Monday, July 25, 2011

Snakes Alive...A Story!

A Show of Strength!
Pierre le Pooch, our sassy, cocker spaniel with a Napoleonic complex, found a four foot cottonmouth coiled under a tree near our front pond. In the eleven years we have been on this property, I have never seen a venomous snake. Therese, my law abiding and always cautious wife, called animal control, but it was after hours when the dog located the snake. I thought animal control could capture the cantankerous creature and milk it to create anti-venom serum, but since they weren't going to show up until tomorrow, I decided to kill it with a shovel. Of course, Therese thought I should call the Sheriff and let them handle it, which I reluctantly did.

What a joke that was.

Two patrol cars and one local police car drove up. With their billie clubs and pistols, walkie talkies, stun guns and all, all three of them, once they confirmed that it was a cottonmouth water moccasin, kept their distance as they discussed for about ten minutes which "implement of destruction" should be used. No one wanted to shoot it with their pistols or with their shot guns. They asked me if I had a gun and when I told them that I didn't, they all looked at me in astonishment.

"You don't own a rifle or shot gun?" Not even a twenty-two?"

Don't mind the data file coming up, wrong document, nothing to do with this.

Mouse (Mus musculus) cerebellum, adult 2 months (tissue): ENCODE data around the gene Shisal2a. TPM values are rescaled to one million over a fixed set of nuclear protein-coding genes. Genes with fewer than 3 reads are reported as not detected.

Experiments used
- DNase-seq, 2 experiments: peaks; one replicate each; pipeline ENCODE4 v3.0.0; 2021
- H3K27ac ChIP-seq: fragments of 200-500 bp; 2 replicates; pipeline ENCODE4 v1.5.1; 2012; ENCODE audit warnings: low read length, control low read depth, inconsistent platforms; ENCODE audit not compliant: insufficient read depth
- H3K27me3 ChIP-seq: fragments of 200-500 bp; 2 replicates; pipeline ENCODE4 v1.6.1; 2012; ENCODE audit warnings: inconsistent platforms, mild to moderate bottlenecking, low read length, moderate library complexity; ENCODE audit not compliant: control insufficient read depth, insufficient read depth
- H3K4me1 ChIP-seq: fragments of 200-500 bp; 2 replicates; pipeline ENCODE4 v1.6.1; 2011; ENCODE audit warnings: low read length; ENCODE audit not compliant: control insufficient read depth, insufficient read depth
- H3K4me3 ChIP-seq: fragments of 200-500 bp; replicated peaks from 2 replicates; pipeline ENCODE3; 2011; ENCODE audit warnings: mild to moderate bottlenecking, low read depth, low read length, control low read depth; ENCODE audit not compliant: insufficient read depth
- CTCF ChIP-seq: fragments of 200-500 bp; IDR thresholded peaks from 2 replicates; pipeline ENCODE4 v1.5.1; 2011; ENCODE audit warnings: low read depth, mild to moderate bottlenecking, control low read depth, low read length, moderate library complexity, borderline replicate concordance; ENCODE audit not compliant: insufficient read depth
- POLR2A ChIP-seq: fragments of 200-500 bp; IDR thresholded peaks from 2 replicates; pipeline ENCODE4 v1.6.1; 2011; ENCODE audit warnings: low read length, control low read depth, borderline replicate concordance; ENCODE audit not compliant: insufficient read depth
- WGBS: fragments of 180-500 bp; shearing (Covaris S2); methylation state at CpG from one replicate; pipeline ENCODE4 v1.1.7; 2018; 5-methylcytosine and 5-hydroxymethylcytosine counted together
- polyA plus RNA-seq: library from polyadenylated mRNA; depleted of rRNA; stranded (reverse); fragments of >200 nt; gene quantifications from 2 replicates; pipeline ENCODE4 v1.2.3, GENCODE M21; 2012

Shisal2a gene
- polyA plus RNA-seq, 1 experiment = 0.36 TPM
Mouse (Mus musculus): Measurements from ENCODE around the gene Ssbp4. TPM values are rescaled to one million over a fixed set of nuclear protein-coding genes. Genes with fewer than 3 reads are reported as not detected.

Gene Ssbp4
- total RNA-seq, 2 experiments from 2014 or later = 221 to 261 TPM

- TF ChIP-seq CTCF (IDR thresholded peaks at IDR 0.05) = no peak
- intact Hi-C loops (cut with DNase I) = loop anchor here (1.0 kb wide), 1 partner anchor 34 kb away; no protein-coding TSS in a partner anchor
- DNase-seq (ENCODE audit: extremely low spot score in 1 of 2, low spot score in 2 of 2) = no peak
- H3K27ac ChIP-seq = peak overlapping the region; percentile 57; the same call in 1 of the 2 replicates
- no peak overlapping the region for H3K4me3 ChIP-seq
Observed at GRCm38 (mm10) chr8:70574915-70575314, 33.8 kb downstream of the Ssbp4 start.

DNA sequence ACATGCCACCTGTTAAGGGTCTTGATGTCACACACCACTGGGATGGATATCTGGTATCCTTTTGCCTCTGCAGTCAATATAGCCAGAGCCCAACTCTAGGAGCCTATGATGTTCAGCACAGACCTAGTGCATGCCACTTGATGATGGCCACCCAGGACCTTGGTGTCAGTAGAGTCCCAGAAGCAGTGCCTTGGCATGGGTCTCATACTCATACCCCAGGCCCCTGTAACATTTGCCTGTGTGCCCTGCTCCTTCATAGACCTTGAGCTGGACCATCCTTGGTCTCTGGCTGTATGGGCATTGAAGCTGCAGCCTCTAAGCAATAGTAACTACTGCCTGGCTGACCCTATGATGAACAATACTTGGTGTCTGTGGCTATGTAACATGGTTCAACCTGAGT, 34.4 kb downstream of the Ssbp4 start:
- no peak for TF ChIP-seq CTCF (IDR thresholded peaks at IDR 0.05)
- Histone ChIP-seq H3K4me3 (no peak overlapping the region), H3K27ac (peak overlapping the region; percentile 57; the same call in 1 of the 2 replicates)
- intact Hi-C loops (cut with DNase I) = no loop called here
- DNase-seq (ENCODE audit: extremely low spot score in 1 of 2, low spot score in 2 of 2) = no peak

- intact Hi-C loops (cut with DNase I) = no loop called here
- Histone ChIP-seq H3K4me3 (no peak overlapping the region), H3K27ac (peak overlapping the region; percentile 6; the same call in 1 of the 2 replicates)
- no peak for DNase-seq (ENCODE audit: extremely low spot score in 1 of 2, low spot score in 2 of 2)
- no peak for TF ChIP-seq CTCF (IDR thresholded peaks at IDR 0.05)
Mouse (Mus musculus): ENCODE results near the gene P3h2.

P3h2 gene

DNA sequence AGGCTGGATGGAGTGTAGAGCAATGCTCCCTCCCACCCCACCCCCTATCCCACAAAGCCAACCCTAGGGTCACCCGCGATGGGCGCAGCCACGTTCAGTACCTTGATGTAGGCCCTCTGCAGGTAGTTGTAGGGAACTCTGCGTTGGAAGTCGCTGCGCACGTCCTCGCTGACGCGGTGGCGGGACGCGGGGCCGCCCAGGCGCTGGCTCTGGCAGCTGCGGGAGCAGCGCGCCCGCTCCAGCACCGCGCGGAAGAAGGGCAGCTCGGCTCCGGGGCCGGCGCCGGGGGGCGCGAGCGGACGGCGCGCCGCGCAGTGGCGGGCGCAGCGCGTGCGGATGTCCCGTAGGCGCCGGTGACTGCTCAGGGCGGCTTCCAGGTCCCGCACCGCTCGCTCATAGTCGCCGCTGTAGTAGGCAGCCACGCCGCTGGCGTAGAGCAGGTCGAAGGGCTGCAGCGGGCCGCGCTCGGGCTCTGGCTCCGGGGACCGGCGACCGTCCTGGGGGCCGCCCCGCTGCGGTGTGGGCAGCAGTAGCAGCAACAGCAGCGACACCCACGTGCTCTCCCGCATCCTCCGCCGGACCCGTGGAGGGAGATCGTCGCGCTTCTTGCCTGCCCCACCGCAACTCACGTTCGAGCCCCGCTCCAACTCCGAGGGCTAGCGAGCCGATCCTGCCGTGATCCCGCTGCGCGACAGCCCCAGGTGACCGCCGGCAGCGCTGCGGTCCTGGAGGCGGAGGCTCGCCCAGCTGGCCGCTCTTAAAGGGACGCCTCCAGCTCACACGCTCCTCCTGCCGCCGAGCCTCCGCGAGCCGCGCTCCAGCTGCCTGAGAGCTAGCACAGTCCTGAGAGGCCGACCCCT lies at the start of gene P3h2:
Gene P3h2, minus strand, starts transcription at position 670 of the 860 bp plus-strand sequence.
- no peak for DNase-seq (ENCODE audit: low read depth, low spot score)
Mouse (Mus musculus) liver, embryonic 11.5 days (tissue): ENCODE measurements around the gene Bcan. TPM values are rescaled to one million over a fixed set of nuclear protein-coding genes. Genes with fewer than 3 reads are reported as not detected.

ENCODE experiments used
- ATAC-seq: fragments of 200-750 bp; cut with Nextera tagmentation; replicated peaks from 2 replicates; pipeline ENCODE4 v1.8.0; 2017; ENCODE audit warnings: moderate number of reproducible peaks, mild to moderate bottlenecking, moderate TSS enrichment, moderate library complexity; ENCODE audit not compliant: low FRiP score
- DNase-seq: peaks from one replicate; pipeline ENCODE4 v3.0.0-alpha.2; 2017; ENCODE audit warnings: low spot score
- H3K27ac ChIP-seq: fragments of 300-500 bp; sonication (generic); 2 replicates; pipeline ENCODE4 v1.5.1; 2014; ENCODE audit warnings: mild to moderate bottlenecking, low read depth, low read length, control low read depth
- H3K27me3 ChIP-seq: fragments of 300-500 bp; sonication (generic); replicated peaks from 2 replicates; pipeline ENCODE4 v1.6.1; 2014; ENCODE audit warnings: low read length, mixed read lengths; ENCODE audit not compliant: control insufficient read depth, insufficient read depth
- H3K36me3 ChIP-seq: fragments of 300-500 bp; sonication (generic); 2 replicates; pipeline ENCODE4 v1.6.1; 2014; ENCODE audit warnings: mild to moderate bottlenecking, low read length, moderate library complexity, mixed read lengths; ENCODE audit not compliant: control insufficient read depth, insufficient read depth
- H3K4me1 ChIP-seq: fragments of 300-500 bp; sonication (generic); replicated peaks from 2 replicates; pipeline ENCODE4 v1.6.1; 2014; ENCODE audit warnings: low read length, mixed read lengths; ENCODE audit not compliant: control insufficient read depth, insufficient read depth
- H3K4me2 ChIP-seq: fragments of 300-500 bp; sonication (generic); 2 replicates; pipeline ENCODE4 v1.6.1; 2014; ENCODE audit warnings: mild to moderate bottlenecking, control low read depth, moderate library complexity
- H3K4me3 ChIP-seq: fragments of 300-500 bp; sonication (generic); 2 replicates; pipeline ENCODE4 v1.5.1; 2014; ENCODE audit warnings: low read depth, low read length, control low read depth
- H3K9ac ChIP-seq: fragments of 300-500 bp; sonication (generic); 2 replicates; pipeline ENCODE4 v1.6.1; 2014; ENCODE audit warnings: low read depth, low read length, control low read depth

"No, I said... I'm from the city! I really don't have a need to own a gun!" They now looked at me even more confused than before. I later found out that it was not in the best interest of law enforcement to have one of their patrolman discharge a weapon on someone's property unless it was really necessary. Still, the scene seemed written for,"The Andy Griffith Show!"

"Well, what'cha need is a ten or twelve gauge shotgun... That would take care of this snake!"

"Yep, that's what'cha need!"

It was getting late as they continued to share"snake stories". Ten foot rattlers, dueling vipers, a fight to the finish, alligators attacked by pythons, deadly baby reptiles killing cattle, you name it, they discussed it. Tiring of all this, and coming to the realization that the heavy armament they brought with them was not going to be deployed, I asked them if a shovel might be the preferred implement for dispatching 'da critter. They agreed. So I quickly ran to the shed and picked out the perfect shovel for the job. Impatient with all of this talk and wanting some action before it got dark, I presented the shovel to the officers, who, I assumed, specialize in such work. Of course, not one of them wanted to do the ugly deed though they all had their suggestions as to how I should do it.

"Gotta get 'em with the first swing else it'll come out and attack you!" Rattlesnakes won't do that, no sir. Neither would a copperhead, but moccasins are mean sonofabitches, man... they'll chase you down!"

"Oh boy, I thought. I better choked up on this handle to be sure I make good contact!" Thoughts of coming up to bat with the game on the line and with men in scoring position just trying to make contact, suddenly came to mind. "Just a clean, quick, short stroke... no home run swing. Just a clean, quick, short stroke!"

"After you kill it, don't touch it!" "Cut off the head and it will still bite you, so be careful!"